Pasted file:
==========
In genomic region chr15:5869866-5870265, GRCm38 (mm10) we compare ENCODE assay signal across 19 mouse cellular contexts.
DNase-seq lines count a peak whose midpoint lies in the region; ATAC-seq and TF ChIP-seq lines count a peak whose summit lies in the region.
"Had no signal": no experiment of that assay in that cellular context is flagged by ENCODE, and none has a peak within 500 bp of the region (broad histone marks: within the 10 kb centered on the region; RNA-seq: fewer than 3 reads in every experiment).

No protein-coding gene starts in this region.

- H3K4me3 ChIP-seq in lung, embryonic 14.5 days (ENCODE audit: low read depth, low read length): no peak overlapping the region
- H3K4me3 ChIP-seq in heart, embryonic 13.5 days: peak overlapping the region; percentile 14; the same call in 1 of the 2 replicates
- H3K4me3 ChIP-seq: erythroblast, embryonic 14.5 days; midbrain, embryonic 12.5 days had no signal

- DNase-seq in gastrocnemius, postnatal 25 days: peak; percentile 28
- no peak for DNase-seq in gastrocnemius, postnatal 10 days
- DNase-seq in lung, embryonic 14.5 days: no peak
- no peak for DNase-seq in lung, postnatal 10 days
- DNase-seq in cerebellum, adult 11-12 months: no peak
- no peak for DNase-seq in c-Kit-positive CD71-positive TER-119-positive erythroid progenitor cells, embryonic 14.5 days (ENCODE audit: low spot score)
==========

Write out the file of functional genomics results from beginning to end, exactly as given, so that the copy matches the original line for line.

In genomic region chr15:5869866-5870265, GRCm38 (mm10) we compare ENCODE assay signal across 19 mouse cellular contexts.
DNase-seq lines count a peak whose midpoint lies in the region; ATAC-seq and TF ChIP-seq lines count a peak whose summit lies in the region.
"Had no signal": no experiment of that assay in that cellular context is flagged by ENCODE, and none has a peak within 500 bp of the region (broad histone marks: within the 10 kb centered on the region; RNA-seq: fewer than 3 reads in every experiment).

No protein-coding gene starts in this region.

- H3K4me3 ChIP-seq in lung, embryonic 14.5 days (ENCODE audit: low read depth, low read length): no peak overlapping the region
- H3K4me3 ChIP-seq in heart, embryonic 13.5 days: peak overlapping the region; percentile 14; the same call in 1 of the 2 replicates
- H3K4me3 ChIP-seq: erythroblast, embryonic 14.5 days; midbrain, embryonic 12.5 days had no signal

- DNase-seq in gastrocnemius, postnatal 25 days: peak; percentile 28
- no peak for DNase-seq in gastrocnemius, postnatal 10 days
- DNase-seq in lung, embryonic 14.5 days: no peak
- no peak for DNase-seq in lung, postnatal 10 days
- DNase-seq in cerebellum, adult 11-12 months: no peak
- no peak for DNase-seq in c-Kit-positive CD71-positive TER-119-positive erythroid progenitor cells, embryonic 14.5 days (ENCODE audit: low spot score)